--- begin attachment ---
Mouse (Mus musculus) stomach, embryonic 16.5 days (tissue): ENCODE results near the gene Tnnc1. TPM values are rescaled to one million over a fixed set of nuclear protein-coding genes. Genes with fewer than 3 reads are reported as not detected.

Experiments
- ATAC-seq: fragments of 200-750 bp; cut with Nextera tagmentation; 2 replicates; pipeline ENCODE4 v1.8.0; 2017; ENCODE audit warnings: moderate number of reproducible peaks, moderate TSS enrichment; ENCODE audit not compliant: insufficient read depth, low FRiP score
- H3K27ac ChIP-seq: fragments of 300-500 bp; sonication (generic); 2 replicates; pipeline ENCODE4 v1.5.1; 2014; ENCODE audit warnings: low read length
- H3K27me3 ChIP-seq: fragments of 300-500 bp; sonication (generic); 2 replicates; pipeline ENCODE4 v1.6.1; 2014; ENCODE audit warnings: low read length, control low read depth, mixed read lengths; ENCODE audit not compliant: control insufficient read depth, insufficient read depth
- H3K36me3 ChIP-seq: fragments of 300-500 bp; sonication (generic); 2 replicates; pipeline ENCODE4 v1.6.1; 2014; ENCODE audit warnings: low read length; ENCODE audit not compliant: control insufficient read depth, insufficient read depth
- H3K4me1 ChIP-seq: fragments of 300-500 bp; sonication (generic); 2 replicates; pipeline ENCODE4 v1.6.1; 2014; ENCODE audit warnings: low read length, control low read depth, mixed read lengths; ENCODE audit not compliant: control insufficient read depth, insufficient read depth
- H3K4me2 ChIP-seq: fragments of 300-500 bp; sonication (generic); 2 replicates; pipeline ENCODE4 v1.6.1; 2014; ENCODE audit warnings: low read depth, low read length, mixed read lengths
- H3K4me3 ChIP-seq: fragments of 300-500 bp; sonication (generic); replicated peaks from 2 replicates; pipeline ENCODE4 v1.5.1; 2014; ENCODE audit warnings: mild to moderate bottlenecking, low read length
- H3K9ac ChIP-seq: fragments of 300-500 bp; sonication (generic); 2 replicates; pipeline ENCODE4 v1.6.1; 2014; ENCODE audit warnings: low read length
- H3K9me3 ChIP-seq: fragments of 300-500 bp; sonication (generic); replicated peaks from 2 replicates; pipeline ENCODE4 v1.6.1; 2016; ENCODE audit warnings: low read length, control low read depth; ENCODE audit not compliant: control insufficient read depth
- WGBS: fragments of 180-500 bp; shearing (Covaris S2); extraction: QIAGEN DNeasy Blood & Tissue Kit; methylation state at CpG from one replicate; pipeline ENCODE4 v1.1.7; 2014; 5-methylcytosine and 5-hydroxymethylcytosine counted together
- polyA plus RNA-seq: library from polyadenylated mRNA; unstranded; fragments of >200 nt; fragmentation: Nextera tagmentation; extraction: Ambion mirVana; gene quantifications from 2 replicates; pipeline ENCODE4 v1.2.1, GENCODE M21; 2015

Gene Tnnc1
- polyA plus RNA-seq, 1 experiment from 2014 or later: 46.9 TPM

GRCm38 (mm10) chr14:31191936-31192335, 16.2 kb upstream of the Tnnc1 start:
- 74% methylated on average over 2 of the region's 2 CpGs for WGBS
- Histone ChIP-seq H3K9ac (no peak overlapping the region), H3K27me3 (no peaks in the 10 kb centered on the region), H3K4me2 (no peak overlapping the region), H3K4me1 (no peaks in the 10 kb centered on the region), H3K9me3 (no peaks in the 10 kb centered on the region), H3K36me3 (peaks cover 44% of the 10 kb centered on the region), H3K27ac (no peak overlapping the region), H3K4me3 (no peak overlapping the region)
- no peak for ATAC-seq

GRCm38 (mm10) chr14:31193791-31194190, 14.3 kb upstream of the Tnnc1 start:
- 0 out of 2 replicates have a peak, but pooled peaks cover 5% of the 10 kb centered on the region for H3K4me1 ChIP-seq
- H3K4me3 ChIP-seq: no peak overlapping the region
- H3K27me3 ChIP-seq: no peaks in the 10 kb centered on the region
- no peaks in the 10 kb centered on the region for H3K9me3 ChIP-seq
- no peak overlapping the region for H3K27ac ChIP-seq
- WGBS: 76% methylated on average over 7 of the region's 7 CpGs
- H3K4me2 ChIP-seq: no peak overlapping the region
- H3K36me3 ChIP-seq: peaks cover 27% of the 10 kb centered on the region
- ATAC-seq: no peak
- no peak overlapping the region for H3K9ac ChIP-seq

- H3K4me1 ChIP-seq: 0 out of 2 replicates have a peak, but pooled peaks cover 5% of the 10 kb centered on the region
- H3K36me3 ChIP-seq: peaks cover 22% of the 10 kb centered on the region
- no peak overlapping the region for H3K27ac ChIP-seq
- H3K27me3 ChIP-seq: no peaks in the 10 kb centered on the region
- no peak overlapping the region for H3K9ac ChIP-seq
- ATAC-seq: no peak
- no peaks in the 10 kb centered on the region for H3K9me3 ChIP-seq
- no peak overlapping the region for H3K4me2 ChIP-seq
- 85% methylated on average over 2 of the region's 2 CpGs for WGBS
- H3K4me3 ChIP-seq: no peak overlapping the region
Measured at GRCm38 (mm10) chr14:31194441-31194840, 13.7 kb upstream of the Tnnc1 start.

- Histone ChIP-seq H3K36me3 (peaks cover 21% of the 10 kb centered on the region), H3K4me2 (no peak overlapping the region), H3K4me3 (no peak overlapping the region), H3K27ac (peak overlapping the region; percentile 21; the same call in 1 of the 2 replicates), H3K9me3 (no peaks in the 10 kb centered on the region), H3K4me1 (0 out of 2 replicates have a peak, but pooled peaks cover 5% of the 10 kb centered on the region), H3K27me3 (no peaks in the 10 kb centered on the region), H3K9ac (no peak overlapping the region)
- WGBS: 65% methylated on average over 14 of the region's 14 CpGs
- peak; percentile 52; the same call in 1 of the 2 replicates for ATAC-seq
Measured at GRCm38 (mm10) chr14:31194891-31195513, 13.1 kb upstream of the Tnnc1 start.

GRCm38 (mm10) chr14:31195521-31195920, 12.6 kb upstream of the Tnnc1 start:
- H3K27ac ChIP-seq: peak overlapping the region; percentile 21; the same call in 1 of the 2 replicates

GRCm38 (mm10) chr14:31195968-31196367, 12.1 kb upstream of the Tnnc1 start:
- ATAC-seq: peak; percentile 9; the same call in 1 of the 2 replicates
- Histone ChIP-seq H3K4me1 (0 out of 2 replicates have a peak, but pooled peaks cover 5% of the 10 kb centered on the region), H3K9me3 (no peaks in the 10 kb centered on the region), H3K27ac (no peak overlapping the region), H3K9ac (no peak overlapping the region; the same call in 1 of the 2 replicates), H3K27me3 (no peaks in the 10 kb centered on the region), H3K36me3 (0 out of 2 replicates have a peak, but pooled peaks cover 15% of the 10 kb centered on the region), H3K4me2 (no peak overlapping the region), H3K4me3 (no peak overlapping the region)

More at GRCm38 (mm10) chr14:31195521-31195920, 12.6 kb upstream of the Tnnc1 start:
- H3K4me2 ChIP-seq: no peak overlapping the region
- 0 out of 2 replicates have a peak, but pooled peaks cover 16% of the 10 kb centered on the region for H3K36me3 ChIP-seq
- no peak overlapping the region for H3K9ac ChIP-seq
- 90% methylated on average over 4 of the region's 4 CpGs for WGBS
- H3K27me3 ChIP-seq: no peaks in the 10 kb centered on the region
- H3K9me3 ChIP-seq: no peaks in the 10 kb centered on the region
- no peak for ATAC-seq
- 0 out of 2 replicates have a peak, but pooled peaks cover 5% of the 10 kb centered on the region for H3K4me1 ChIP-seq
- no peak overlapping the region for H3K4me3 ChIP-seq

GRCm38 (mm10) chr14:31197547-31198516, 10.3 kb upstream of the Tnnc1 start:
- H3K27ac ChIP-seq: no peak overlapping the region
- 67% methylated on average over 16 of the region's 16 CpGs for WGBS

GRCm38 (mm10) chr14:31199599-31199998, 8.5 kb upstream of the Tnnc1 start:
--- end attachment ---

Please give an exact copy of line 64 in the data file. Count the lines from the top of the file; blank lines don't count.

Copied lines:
GRCm38 (mm10) chr14:31199599-31199998, 8.5 kb upstream of the Tnnc1 start: